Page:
• The Board of Health’s approval;
  • County Boards of Commissioners;
  • Health Officers;
  • Hospitals;
  • Medical leaders;
  • Chambers of Commerce;
  • Sheriff’s Departments and Police Chiefs; and
  • Counties’ and Emergency Directors.

Following is some of the discussion during the 1.5 hour meeting.

Barry Kling, director of CDHD, told the board that new cases are predominantly Hispanic. Chelan County Commissioner Doug England asked it most of these new cases were asymptomatic. Kling replied that most of the tests are on individuals with symptoms, but that most of those people testing positive have recovered. “Everyone has recovered except for those who will die,” said Kling. “Out of the total numbers (268) almost all have recovered.” Dr. Butler also said, “My father who was a physician always said the cause of death was when the heart stopped pumping. I have no answer of how data has been recorded.” He added that as a physician, recovery is not something they commonly track.

Currently the total case count in Chelan and Douglas County stands at 269 with 219 of those positive cases being Hispanic and only 48 Non-Hispanic cases recorded. Wenatchee City Council member Ruth Esparza said she had one complaint that CDHD was avoiding ethnicity. “How are we going to provide the message to the Hispanic community,” she asked. She added that it is important to get the numbers out there and to educated the Latino community that they have to do things differently. “The newer generation is helping them understand why they need to do things different.”

Kling stated that he had a lot of feedback on that issue. “We are going to resume posting those figures in the Wenatchee World,” he said.

As of May 10, Chelan and Douglas County had six deaths ranging in age from 84 to 92 years old. Most of them had significant health related problems. One individual from Bridgeport died at the age of 69.

John Sterk, East Wenatchee councilman, said he had received concerns about tracking COVID-19. He mentioned that HR6666 has gone down in flames and that there is a lot of misinformation about tracking. “Can we get a message to the community that we are not doing intrusive tracking,” he asked.

Kling remarked that contact tracing has been going on for 150 years. “It really isn’t controlling anyone.” CDHD has been using volunteers, but will be moving to the state program because of confidentiality issues.

Marc Straub, Douglas County Commissioner stated that box stores were allowed to remain open and it that it makes sense to allow smaller retail stores to open because that would reduce over-crowding at the box stores. Secondly, if this is rejected, close down the box stores also.

The timeframe for completing the proposal and sending it on to the State is of importance to getting permissible options open soon. “We need to get open as soon as possible.” Straub added that small businesses don’t have the luxury of waiting.

Personal protective equipment in short supply… county and businesses want to move to Phase II opening


by Richard Uhlhorn

 Chelan businesses will have to rely on homemade masks for their employees when these businesses are allowed to reopen to the public. Historic Downtown Chelan executive director, Erin McCardle, asked Sgt. Kent Sisson, to point her in a direction where she can find masks and gloves. Sisson replied, “At this point we are going to have to rely on homemade masks.”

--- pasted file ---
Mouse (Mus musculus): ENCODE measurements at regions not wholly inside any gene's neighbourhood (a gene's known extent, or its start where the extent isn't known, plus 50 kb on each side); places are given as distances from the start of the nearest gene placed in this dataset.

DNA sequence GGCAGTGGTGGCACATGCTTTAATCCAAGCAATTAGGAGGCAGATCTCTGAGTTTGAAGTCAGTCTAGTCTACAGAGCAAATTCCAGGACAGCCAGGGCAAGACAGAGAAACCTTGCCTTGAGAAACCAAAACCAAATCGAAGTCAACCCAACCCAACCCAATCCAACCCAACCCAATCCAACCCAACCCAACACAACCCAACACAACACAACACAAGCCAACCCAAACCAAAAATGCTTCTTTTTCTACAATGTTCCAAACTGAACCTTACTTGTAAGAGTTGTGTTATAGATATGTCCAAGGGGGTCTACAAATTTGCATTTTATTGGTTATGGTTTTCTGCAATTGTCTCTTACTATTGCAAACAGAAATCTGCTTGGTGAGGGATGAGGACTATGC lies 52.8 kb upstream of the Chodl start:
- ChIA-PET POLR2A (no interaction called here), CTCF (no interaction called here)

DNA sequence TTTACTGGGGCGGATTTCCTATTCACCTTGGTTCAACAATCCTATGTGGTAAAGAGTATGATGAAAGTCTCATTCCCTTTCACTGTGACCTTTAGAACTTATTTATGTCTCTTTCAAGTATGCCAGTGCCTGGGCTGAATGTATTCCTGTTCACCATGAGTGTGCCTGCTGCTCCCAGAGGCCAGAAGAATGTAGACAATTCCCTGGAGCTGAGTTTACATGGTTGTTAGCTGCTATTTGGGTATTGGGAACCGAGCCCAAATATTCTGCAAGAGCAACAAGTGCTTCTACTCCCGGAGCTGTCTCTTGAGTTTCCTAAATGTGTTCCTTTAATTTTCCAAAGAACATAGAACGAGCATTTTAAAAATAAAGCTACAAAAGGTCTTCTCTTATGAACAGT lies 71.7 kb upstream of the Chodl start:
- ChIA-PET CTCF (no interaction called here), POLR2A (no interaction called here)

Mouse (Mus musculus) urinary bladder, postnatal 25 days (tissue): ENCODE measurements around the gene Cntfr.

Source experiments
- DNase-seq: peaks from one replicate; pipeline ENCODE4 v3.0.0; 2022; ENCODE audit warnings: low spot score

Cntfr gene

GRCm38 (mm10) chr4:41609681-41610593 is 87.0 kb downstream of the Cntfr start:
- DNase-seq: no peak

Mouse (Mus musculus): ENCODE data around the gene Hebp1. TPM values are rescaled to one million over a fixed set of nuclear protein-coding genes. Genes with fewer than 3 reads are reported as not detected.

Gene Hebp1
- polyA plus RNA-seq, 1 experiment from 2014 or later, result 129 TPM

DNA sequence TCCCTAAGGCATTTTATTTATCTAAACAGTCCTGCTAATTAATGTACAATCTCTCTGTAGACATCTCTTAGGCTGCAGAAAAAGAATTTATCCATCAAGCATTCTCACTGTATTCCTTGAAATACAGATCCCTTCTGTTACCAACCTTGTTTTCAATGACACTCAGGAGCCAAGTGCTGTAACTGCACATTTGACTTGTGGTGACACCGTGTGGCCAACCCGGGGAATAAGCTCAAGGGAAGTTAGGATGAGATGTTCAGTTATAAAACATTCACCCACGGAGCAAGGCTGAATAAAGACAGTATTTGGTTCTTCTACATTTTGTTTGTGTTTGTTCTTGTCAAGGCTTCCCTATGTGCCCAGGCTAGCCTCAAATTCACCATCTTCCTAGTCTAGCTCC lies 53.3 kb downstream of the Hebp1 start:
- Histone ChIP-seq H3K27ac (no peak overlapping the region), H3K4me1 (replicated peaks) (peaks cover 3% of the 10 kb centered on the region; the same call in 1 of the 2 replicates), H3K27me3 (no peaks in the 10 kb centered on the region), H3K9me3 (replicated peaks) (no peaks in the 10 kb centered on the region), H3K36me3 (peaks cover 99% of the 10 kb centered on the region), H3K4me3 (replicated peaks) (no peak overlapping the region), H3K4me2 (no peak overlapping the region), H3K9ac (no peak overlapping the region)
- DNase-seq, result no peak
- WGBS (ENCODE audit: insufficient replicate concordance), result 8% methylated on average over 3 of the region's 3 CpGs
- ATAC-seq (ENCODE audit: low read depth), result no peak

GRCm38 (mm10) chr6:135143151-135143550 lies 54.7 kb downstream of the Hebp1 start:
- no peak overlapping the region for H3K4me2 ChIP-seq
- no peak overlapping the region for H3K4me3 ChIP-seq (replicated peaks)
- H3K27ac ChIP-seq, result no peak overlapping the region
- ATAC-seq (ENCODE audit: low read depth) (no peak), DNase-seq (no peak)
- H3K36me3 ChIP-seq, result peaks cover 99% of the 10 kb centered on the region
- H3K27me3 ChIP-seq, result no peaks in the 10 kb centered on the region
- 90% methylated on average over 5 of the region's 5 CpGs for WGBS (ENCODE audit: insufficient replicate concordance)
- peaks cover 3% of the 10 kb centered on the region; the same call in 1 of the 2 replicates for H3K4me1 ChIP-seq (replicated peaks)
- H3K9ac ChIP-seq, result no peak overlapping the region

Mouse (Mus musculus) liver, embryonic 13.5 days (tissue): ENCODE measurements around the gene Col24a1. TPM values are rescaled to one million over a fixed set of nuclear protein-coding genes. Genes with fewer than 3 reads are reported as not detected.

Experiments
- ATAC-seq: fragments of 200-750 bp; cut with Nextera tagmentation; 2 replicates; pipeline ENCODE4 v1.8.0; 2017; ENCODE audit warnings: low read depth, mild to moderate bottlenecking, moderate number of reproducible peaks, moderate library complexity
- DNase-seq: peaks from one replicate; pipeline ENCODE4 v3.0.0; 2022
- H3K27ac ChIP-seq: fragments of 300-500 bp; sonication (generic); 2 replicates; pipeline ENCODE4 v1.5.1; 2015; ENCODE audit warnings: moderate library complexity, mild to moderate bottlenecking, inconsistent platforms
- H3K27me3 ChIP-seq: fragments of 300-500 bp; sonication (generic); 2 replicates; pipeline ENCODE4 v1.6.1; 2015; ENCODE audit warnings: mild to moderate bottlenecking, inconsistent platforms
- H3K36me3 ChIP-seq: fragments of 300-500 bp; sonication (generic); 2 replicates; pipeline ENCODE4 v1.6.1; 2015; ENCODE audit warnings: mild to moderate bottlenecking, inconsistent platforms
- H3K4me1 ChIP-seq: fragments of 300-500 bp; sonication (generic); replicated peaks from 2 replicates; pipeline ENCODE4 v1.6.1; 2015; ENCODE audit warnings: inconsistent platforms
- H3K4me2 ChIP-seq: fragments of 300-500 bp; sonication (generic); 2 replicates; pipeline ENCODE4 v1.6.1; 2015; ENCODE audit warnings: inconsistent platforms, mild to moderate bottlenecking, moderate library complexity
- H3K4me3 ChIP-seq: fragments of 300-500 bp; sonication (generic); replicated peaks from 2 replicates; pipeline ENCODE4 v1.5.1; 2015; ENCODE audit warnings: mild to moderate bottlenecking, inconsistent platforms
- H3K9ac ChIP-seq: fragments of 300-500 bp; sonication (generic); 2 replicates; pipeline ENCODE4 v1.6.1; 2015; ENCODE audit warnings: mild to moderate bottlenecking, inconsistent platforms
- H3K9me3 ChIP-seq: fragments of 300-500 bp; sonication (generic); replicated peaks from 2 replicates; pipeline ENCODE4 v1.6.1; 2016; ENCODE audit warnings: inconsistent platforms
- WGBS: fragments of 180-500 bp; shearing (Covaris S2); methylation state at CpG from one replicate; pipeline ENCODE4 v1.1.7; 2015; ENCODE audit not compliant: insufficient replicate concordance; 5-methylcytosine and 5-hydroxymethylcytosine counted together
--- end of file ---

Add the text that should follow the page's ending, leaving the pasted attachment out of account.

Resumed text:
“How about gloves,” asked McCardle. Sisson said gloves were coming in and going out the door.

Sisson told the Leadership Response Team on its teleconference on Thursday afternoon that PPE deliveries were improving, but that when orders do come in, they are only 25% of what was ordered. “It’s very difficult to supply the public with N95 masks,” said Sisson. “It will be difficult to accommodate the public.”

Kari Grover Weir asked about hotels for quarantines. Sisson stated that they have contracted with a hotel in East Wenatchee and that it is not fully occupied. This is where the positive Stemilt workers were housed.

Joyous Van Meter, Regional Epidemiologist/Regional Emergency Response Coordinator, chimed in and said that there were currently 141 positive cases in Chelan County. “We are concerned that we are not seeing a decline in cases yet,” said Van Meter. “We don’t have testing and contact tracing  in place. We haven’t reached that point yet.”

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Chelan Schools Superintendent Barry DePaoli said he was aware that some schools have graduation guidelines. “Will the County put out guidelines for graduation,” asked DePaoli. Van Meter replied that she didn’t know.

DePaoli said he is aware that Entiat High School is going to be allowed to use its football field for its 25 graduating seniors with 10 foot separation guidelines in place. “This has been approved by the Health District.”

DePaoli is concerned that with some schools opening up for graduation ceremonies is going to put undo pressure on other schools. “It would behoove us to have specific guidelines. We want to make some decisions soon. I just want some clarity on that.”

Van Meter stated that Chelan County has the 9th highest incidence of cases and Grover-Weir asked if she could talk about declining numbers. “We have not seen any decline,” said Van Meter. “We are seeing an acceleration of cases.” McCardle asked how the County can get to a decline. Van Meter replied that it was a good question.

EMS Director Ray Eickmeyer chimed in and asked, “Should we go by the amount of admissions to the hospital?” Van Meter replied that a very small percentage get admitted to a hospital.

McCardle asked Eickmeyer how many active cases the hospital has in house? Eickmeyer replied that they are not disclosing how many patients they have. “We are letting other public agencies disclose that.”